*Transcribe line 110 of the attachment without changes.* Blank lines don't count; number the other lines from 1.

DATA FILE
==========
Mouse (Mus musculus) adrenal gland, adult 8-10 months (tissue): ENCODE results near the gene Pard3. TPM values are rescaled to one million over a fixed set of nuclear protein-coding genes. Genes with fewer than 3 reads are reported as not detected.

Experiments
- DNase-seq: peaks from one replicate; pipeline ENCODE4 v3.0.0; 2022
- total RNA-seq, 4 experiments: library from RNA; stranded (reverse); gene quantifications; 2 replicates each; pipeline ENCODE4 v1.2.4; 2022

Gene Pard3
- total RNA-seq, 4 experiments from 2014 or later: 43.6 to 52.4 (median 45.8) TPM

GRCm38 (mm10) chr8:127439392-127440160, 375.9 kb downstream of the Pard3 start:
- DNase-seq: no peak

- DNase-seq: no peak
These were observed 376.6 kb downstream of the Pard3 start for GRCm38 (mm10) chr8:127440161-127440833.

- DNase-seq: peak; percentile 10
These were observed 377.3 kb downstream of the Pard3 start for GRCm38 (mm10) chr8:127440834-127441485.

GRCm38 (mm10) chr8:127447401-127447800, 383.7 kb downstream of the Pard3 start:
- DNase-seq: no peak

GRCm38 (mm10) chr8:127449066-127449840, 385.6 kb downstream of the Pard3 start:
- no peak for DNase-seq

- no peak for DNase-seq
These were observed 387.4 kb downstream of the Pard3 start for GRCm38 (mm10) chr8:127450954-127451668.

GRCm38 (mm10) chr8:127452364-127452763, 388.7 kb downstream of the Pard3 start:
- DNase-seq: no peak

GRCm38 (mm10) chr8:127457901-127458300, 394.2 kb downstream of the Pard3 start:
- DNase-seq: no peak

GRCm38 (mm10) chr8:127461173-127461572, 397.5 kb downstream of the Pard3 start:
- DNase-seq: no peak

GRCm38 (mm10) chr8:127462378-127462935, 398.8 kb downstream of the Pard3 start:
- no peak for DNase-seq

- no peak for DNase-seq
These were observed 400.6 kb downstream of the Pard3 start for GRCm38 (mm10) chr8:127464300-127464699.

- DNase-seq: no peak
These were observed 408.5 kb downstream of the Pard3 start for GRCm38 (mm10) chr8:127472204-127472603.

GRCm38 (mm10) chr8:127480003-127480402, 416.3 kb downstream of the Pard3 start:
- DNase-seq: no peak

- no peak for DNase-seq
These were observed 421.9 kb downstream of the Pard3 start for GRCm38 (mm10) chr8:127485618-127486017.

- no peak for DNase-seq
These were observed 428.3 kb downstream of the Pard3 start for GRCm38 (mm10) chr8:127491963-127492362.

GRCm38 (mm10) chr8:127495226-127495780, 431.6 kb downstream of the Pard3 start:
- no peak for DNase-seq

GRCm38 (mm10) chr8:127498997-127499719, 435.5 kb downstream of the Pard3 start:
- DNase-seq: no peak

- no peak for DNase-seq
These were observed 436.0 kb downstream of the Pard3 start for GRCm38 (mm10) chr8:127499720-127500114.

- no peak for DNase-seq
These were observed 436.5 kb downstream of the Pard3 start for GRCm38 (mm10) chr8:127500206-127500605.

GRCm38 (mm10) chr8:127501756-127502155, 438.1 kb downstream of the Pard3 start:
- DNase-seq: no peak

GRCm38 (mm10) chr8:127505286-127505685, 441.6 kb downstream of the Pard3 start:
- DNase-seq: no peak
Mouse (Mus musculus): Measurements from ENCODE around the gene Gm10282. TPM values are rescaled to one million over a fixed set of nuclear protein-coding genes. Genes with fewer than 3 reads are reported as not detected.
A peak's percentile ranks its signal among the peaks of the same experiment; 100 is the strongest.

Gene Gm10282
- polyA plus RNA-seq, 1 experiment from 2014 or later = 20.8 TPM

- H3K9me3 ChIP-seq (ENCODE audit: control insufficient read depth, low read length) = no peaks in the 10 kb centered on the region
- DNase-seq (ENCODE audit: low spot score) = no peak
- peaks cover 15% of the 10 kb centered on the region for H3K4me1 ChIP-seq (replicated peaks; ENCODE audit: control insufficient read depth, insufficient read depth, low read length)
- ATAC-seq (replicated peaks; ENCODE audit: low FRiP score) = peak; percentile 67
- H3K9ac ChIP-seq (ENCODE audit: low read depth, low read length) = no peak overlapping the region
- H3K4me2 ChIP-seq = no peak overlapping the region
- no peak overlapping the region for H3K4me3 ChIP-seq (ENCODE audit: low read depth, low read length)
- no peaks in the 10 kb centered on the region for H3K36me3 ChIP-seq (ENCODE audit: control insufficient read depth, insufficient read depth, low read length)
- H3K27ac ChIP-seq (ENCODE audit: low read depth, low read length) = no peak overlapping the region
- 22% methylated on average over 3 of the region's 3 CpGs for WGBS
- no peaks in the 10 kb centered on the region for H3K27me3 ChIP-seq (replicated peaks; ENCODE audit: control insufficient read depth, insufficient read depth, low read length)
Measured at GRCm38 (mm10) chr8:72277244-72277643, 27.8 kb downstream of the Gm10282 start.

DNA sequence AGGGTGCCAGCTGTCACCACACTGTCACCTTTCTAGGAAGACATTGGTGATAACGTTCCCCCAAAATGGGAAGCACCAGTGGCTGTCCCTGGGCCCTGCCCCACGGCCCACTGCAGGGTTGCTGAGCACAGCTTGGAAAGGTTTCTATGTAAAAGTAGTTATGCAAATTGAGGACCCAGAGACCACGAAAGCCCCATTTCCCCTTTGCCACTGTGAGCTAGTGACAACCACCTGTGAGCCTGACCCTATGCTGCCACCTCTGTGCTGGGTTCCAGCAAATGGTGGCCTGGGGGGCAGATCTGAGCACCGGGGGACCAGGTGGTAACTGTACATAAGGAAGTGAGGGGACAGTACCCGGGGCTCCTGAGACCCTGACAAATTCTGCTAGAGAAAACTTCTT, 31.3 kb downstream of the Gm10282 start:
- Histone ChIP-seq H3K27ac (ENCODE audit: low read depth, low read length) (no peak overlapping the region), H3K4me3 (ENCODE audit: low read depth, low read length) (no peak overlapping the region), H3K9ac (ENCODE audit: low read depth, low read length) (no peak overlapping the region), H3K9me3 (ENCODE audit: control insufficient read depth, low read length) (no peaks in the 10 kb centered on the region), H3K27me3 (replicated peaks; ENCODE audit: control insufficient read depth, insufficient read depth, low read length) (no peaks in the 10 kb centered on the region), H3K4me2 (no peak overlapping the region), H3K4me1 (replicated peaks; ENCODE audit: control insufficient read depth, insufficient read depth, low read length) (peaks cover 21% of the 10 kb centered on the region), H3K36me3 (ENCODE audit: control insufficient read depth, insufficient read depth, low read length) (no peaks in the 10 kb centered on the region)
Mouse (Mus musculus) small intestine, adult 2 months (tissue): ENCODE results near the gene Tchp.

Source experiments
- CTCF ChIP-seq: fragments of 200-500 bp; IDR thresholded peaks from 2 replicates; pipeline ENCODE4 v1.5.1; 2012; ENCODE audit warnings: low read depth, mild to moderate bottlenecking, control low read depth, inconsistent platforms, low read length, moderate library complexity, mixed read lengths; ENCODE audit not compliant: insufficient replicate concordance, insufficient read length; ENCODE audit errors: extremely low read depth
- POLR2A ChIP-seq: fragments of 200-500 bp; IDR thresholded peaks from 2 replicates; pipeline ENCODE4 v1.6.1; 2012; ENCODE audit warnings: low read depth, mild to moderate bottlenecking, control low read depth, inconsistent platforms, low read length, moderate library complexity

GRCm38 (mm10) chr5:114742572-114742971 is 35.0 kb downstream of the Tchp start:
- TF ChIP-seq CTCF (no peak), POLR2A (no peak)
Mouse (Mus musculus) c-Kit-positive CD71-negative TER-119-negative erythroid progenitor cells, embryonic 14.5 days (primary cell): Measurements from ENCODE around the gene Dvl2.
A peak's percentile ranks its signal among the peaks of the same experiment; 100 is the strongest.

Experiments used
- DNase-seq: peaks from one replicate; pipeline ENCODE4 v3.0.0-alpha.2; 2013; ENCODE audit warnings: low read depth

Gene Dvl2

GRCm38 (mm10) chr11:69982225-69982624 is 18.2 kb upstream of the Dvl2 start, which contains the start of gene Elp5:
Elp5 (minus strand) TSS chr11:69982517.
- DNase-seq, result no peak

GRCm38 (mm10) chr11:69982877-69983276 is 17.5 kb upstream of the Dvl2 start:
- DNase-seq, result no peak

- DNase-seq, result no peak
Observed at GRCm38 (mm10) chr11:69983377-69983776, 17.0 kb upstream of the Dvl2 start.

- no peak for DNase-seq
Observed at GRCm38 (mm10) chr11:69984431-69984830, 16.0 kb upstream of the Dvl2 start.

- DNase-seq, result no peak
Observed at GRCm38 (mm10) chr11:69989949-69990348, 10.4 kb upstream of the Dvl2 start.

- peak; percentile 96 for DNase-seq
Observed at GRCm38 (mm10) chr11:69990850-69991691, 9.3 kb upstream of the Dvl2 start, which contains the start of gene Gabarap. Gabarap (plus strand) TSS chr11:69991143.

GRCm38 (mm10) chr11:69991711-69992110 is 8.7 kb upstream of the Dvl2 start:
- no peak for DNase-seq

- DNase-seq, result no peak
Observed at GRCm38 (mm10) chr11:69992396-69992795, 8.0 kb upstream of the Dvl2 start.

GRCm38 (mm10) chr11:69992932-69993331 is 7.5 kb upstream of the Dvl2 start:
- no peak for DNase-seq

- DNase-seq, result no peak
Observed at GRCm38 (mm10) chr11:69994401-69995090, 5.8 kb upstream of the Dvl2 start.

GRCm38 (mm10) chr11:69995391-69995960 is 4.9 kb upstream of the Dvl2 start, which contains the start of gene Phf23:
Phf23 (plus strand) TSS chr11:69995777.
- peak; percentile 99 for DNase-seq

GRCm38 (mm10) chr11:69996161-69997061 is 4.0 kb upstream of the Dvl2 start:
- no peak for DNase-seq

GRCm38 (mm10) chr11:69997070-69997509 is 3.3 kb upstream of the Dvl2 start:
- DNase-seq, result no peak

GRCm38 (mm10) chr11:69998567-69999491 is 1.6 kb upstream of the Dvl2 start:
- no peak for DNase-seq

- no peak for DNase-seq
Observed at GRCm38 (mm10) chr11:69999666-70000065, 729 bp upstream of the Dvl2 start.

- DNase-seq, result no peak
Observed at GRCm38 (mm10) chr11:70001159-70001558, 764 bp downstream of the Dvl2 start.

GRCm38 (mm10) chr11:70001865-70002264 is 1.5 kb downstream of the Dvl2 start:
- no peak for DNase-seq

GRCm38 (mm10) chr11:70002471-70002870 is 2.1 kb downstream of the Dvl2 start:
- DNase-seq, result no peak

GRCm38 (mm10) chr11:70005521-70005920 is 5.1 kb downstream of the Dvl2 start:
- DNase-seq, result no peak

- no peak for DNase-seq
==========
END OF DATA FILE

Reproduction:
- DNase-seq, result no peak